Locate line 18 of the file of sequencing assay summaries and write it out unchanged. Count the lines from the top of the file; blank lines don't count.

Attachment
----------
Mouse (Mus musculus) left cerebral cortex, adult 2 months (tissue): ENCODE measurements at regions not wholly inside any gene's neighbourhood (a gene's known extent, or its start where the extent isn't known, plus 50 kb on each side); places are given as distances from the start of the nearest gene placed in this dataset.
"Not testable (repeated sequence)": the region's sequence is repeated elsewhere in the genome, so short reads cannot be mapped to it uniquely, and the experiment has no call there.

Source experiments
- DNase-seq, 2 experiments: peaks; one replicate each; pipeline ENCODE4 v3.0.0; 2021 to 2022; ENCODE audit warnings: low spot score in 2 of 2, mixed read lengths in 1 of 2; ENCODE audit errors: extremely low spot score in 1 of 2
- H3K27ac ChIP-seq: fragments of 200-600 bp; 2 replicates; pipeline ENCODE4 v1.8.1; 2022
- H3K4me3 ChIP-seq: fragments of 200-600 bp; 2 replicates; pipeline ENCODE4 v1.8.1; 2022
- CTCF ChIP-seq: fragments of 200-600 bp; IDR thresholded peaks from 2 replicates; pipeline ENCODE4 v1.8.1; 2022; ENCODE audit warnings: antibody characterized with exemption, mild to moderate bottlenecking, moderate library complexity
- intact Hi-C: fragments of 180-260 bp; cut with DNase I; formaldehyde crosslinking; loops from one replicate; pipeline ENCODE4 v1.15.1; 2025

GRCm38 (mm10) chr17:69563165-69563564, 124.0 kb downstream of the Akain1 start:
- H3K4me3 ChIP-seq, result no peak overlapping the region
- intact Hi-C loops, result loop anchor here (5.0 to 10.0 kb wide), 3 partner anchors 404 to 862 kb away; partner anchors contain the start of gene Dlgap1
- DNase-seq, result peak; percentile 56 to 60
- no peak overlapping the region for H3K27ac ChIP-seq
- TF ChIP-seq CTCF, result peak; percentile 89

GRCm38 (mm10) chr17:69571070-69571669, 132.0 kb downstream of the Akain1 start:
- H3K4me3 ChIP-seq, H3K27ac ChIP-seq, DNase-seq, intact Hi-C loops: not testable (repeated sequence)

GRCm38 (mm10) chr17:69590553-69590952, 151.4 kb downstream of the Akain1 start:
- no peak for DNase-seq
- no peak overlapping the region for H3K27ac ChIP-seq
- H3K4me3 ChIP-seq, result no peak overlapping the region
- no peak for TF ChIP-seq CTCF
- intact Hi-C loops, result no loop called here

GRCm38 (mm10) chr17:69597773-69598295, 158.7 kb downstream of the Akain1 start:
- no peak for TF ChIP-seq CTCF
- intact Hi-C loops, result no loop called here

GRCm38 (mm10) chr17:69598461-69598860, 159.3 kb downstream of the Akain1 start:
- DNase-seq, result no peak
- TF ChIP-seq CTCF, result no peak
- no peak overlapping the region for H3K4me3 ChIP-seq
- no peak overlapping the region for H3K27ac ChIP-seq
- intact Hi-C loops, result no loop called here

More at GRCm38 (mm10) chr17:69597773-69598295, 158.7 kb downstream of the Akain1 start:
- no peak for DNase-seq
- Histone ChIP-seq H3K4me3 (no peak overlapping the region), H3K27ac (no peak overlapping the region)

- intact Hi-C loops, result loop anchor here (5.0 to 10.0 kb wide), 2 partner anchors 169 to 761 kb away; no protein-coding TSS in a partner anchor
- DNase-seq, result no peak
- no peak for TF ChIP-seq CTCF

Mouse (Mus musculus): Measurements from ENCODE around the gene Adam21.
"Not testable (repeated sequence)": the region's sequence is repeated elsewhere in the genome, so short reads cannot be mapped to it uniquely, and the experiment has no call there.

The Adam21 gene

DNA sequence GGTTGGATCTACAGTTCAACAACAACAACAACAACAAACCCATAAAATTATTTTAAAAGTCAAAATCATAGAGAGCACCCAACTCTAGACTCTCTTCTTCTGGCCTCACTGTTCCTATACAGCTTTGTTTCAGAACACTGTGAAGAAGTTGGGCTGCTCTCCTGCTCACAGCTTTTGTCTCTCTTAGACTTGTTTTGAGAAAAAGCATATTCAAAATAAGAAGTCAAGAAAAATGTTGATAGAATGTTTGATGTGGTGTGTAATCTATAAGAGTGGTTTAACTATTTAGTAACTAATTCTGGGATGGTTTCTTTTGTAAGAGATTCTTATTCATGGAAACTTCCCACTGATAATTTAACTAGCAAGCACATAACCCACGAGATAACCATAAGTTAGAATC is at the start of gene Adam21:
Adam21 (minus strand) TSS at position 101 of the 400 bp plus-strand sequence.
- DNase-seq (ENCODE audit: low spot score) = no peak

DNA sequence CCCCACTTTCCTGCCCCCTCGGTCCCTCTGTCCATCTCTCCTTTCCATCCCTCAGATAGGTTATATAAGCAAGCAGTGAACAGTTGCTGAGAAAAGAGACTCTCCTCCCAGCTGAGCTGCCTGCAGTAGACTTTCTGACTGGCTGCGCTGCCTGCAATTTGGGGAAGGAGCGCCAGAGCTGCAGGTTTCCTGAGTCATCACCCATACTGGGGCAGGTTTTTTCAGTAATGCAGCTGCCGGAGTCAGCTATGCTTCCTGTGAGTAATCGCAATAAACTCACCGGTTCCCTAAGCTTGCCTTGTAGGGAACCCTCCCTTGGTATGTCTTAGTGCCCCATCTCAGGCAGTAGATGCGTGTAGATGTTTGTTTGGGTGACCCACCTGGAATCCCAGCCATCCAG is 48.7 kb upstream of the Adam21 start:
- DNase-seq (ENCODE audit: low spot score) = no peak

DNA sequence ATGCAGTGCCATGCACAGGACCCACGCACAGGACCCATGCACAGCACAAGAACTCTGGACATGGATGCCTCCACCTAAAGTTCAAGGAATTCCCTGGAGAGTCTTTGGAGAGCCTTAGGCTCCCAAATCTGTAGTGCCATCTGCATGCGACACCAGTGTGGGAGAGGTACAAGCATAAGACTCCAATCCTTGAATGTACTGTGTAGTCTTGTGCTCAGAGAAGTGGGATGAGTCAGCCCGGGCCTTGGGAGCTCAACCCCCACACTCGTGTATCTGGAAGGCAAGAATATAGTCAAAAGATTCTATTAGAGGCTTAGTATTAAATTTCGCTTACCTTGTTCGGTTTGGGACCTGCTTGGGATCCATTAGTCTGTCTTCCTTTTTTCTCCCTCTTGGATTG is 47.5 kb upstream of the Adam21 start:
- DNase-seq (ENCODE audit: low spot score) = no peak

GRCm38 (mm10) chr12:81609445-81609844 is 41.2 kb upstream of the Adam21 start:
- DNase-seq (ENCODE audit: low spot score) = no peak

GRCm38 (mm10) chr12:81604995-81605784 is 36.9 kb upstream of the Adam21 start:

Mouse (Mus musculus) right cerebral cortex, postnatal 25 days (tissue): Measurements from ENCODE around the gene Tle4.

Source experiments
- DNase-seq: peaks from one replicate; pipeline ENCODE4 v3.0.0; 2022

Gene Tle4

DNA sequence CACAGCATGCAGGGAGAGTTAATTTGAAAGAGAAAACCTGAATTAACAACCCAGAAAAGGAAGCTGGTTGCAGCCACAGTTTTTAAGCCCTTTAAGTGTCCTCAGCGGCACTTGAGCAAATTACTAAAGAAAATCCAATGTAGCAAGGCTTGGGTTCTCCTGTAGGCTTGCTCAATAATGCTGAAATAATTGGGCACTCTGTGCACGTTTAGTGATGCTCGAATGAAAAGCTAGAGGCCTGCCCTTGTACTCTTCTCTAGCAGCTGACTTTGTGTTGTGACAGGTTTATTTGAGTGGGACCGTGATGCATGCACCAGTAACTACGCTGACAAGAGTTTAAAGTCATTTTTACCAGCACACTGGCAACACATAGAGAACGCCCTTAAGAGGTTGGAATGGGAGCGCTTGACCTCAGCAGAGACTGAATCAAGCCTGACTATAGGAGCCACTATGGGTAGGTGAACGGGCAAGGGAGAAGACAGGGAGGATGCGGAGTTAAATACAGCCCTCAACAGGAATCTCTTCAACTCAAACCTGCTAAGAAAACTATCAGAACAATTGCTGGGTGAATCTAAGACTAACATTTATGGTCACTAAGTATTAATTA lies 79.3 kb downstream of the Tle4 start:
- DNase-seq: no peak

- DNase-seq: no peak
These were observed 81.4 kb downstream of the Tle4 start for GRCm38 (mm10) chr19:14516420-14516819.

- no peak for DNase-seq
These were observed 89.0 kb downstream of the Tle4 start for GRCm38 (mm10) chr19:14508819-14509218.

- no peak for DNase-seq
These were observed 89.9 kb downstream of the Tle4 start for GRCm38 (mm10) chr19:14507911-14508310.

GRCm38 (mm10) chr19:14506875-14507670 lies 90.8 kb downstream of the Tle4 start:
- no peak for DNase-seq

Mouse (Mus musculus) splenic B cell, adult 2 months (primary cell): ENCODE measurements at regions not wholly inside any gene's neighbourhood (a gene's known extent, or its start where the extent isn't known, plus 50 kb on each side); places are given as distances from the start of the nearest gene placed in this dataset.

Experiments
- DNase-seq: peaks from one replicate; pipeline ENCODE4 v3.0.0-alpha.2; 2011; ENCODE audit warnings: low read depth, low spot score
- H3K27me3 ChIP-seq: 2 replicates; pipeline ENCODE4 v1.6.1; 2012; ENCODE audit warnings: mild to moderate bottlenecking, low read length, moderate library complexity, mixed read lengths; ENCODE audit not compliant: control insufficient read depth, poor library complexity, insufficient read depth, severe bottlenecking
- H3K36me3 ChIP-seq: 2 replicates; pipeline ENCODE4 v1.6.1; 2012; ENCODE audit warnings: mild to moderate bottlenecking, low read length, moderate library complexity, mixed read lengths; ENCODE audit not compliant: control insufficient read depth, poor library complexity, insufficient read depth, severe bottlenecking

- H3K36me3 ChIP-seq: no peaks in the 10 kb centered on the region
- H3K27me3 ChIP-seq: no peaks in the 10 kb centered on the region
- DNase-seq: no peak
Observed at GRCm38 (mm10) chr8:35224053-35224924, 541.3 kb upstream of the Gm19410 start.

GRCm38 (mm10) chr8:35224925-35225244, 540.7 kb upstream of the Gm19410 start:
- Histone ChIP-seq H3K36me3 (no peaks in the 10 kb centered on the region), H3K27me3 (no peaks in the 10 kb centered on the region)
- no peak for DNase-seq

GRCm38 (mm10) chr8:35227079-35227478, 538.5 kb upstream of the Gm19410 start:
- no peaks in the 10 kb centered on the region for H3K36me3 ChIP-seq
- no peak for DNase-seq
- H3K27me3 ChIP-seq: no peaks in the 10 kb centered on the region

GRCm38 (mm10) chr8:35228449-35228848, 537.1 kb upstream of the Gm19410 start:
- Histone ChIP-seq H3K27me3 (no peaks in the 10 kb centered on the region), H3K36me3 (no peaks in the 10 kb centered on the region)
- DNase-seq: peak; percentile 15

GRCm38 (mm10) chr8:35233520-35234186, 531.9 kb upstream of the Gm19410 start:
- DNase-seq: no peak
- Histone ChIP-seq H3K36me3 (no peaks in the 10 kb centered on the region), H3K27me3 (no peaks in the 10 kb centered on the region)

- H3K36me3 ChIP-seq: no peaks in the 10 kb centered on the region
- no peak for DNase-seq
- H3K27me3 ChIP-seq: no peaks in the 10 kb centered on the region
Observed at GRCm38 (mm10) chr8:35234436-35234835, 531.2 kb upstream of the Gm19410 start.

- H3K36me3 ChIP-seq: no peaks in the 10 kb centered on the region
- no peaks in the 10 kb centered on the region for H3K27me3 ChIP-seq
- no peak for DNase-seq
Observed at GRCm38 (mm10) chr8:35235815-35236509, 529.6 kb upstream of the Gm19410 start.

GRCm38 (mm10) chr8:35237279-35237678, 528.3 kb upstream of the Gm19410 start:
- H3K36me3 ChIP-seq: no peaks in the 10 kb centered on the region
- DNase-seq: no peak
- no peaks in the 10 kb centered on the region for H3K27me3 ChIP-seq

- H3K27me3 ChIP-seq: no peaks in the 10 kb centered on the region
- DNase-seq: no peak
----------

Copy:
- no peak for DNase-seq